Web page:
Grown-up child’s wish should get weightage while granting custody to a parent: HC
The choice of a mature and grown-up child should be given due weightage before awarding custody to a parent, the Punjab and Haryana high court has said.
The order came in the case of a Chandigarh child-custody dispute matter in which the father had challenged the Chandigarh trial court order granting custody to the mother. The 13- year-old boy has been living with his father. His parents got married in 2006 and he was born in 2007. As his parents developed differences, their marriage was dissolved in 2015.
The woman had alleged that child’s father remained out of the house for most part of the day as he worked at a tutorial. The environment was not conducive to the child’s healthy development, she had submitted. The father had claimed otherwise, saying the boy was happy with him.
The high court got an inquiry done from district legal services authority, which visited the family and interviewed the child, his grand parents and neighbours. The report was given in favour of the father. Subsequently, the teen was called for the hearing in the high court, wherein the judges met the child and he reiterated his earlier statement.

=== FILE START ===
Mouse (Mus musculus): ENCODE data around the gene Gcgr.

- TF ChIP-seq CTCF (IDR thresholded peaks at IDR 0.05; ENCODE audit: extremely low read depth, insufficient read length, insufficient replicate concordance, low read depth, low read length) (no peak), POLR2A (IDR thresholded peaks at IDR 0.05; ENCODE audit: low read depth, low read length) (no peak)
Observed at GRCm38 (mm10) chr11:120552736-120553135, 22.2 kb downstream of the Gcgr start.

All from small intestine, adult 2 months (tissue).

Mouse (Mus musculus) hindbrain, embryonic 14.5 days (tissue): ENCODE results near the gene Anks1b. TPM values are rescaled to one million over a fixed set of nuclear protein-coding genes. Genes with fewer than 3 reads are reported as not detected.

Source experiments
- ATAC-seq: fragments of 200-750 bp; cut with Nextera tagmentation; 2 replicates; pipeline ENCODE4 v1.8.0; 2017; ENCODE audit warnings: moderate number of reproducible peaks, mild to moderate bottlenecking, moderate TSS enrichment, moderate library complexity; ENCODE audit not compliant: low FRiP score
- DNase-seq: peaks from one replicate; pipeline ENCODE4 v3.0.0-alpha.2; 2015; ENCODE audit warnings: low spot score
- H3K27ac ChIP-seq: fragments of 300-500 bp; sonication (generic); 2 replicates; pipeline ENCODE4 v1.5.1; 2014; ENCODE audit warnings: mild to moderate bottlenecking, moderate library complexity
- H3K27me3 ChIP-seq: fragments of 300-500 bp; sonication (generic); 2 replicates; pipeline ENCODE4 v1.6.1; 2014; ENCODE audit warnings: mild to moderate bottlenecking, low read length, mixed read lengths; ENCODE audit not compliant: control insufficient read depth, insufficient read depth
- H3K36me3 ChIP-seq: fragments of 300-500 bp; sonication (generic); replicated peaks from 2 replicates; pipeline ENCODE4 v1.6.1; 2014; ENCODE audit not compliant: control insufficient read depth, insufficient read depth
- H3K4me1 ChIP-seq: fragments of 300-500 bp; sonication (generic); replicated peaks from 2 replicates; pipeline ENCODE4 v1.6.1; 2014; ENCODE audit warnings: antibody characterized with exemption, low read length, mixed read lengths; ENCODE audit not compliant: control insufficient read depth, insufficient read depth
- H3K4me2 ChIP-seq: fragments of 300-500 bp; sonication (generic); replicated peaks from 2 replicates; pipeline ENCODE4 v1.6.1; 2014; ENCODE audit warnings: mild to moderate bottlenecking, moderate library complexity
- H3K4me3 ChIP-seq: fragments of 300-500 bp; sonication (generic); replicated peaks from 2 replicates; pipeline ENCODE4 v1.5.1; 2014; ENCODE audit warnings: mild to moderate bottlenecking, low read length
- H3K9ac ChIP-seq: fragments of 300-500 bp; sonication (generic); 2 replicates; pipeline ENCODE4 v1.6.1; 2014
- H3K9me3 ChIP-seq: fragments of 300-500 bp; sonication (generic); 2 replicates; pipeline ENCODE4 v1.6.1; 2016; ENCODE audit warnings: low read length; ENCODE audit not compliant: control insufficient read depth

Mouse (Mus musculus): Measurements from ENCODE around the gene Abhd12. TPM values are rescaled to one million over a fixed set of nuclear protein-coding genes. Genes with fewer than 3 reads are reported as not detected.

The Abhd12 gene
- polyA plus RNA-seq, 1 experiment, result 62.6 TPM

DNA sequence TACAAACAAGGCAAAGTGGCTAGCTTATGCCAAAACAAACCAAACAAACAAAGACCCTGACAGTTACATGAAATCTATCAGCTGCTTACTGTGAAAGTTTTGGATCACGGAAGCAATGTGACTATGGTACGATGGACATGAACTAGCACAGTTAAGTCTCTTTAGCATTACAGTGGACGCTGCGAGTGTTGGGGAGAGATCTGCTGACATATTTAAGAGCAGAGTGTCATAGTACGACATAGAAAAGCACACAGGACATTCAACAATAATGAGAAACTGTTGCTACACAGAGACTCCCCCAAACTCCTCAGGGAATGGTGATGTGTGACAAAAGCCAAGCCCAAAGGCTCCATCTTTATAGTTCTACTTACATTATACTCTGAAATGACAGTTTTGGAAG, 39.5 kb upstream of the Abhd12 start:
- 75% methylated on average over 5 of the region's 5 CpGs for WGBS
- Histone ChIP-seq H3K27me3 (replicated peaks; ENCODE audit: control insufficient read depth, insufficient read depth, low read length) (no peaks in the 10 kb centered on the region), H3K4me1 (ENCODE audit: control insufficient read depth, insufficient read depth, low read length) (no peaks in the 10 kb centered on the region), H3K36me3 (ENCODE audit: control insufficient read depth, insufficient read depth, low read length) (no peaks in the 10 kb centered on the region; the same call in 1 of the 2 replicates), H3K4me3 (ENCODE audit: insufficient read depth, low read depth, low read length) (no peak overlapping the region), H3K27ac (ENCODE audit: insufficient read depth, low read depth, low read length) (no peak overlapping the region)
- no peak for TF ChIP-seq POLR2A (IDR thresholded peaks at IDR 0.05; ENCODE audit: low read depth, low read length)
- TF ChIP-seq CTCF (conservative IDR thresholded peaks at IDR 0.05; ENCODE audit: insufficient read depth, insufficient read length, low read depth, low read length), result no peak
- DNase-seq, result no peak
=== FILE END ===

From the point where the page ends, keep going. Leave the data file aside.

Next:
The court observed that the custody of a child can be granted only after satisfaction by the court that the same would be in the welfare and in the interest of the minor child. “It is, thus, not a very easy task for the Court to decide the delicate issue of custody of a child of divorced parents. No doubt, while granting custody, the paramount consideration has to be the welfare of the child. But if the child is sufficiently mature and grown-up to make a choice, then due weightage must be given to his wishes,” it said.
However, the court further observed that due to strained relations between the parents, the child cannot be deprived of love and affection from either of them, which is essential for the child’s harmonious and balanced growth. The court gave visiting rights to the mother and custody during summer and winter vacations for two weeks. It also said that if there is any violation of court’s order from father’s side, she can approach a court with her grievance. As and when, the son grows up, and if circumstances undergo some major change, the mother can seek custody, if the child wishes to, the court said.